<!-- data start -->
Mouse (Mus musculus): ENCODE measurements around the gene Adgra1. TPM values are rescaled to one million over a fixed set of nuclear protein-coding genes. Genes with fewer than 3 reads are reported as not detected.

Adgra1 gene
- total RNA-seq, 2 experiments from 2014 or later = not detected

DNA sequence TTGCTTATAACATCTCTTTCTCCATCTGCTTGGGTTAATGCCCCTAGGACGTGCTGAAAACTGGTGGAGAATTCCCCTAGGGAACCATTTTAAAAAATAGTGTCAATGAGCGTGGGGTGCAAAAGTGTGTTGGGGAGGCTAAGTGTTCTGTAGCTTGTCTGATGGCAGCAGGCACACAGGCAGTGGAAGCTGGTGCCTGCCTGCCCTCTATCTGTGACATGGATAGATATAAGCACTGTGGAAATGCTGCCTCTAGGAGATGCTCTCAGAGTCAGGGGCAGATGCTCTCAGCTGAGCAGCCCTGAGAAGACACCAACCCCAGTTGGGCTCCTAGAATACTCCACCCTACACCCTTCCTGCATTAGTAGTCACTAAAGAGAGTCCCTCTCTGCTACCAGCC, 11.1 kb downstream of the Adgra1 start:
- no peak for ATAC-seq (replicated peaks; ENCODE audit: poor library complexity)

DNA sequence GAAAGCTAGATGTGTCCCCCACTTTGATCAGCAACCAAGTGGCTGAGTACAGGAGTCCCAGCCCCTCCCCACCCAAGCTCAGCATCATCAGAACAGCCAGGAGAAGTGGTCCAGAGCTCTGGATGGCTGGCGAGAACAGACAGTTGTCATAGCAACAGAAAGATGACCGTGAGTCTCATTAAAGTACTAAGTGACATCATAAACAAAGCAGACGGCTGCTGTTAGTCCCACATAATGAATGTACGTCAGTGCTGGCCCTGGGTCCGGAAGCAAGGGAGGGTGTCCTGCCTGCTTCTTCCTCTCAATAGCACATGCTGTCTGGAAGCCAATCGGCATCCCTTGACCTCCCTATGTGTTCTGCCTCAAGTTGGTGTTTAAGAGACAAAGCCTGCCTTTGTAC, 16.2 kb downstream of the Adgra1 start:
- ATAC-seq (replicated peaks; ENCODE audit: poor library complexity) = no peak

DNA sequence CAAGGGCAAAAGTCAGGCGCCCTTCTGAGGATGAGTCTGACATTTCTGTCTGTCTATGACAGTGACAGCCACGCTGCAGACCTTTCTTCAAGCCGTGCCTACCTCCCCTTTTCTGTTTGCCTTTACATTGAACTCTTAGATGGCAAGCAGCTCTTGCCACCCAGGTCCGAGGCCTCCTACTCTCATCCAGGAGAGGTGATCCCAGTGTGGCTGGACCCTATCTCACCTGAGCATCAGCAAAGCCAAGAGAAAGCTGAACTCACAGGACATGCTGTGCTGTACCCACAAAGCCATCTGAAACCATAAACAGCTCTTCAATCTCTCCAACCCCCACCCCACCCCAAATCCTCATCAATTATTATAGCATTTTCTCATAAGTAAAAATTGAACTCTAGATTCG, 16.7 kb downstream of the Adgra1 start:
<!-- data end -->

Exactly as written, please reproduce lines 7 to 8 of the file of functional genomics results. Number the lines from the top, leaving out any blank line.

- ATAC-seq (replicated peaks; ENCODE audit: poor library complexity) = no peak

DNA sequence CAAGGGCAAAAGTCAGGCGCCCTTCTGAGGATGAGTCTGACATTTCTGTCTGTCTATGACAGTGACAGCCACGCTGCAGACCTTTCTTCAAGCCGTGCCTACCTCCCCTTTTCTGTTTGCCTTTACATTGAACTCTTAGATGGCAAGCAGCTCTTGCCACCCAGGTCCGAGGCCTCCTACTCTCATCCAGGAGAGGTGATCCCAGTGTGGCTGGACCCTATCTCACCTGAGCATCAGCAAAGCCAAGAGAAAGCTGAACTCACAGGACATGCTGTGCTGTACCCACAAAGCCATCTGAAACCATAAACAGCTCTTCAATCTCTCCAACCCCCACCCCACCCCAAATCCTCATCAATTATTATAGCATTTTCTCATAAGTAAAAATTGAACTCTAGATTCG, 16.7 kb downstream of the Adgra1 start: